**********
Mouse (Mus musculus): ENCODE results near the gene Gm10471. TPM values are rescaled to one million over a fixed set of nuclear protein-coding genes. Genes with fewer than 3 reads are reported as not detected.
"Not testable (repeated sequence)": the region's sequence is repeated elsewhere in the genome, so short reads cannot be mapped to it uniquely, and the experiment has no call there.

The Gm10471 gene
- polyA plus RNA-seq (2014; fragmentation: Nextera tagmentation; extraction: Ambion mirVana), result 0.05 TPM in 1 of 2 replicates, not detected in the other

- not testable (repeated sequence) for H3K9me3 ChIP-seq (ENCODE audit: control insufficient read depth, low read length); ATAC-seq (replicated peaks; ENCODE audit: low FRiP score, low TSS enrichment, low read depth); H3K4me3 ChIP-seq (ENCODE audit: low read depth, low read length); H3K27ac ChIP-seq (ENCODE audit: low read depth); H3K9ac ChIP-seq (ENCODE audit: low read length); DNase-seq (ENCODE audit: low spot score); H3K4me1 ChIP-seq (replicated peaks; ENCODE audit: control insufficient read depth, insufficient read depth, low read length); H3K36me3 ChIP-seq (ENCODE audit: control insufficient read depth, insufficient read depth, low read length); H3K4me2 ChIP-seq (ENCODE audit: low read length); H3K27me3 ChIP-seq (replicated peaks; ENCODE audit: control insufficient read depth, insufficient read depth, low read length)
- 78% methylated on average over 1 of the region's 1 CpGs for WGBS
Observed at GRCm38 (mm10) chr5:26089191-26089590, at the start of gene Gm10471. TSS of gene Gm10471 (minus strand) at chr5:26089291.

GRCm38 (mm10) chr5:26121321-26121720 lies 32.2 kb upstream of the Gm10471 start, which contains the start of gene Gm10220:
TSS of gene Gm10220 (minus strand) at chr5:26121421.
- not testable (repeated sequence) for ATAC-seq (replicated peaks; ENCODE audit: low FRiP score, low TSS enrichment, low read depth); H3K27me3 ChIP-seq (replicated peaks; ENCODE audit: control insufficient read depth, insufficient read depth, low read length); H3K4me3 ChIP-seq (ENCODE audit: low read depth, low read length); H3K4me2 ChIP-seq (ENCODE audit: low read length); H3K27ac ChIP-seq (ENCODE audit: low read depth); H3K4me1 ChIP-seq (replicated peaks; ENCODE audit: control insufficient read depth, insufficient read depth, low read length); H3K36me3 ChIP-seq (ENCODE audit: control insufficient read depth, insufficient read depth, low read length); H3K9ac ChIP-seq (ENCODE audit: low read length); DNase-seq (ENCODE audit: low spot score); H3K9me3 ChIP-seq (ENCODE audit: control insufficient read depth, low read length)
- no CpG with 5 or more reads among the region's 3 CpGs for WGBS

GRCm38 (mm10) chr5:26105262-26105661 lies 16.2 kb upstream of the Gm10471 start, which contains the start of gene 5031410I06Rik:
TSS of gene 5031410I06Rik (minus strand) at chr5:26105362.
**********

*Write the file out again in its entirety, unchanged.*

Mouse (Mus musculus): ENCODE results near the gene Gm10471. TPM values are rescaled to one million over a fixed set of nuclear protein-coding genes. Genes with fewer than 3 reads are reported as not detected.
"Not testable (repeated sequence)": the region's sequence is repeated elsewhere in the genome, so short reads cannot be mapped to it uniquely, and the experiment has no call there.

The Gm10471 gene
- polyA plus RNA-seq (2014; fragmentation: Nextera tagmentation; extraction: Ambion mirVana), result 0.05 TPM in 1 of 2 replicates, not detected in the other

- not testable (repeated sequence) for H3K9me3 ChIP-seq (ENCODE audit: control insufficient read depth, low read length); ATAC-seq (replicated peaks; ENCODE audit: low FRiP score, low TSS enrichment, low read depth); H3K4me3 ChIP-seq (ENCODE audit: low read depth, low read length); H3K27ac ChIP-seq (ENCODE audit: low read depth); H3K9ac ChIP-seq (ENCODE audit: low read length); DNase-seq (ENCODE audit: low spot score); H3K4me1 ChIP-seq (replicated peaks; ENCODE audit: control insufficient read depth, insufficient read depth, low read length); H3K36me3 ChIP-seq (ENCODE audit: control insufficient read depth, insufficient read depth, low read length); H3K4me2 ChIP-seq (ENCODE audit: low read length); H3K27me3 ChIP-seq (replicated peaks; ENCODE audit: control insufficient read depth, insufficient read depth, low read length)
- 78% methylated on average over 1 of the region's 1 CpGs for WGBS
Observed at GRCm38 (mm10) chr5:26089191-26089590, at the start of gene Gm10471. TSS of gene Gm10471 (minus strand) at chr5:26089291.

GRCm38 (mm10) chr5:26121321-26121720 lies 32.2 kb upstream of the Gm10471 start, which contains the start of gene Gm10220:
TSS of gene Gm10220 (minus strand) at chr5:26121421.
- not testable (repeated sequence) for ATAC-seq (replicated peaks; ENCODE audit: low FRiP score, low TSS enrichment, low read depth); H3K27me3 ChIP-seq (replicated peaks; ENCODE audit: control insufficient read depth, insufficient read depth, low read length); H3K4me3 ChIP-seq (ENCODE audit: low read depth, low read length); H3K4me2 ChIP-seq (ENCODE audit: low read length); H3K27ac ChIP-seq (ENCODE audit: low read depth); H3K4me1 ChIP-seq (replicated peaks; ENCODE audit: control insufficient read depth, insufficient read depth, low read length); H3K36me3 ChIP-seq (ENCODE audit: control insufficient read depth, insufficient read depth, low read length); H3K9ac ChIP-seq (ENCODE audit: low read length); DNase-seq (ENCODE audit: low spot score); H3K9me3 ChIP-seq (ENCODE audit: control insufficient read depth, low read length)
- no CpG with 5 or more reads among the region's 3 CpGs for WGBS

GRCm38 (mm10) chr5:26105262-26105661 lies 16.2 kb upstream of the Gm10471 start, which contains the start of gene 5031410I06Rik:
TSS of gene 5031410I06Rik (minus strand) at chr5:26105362.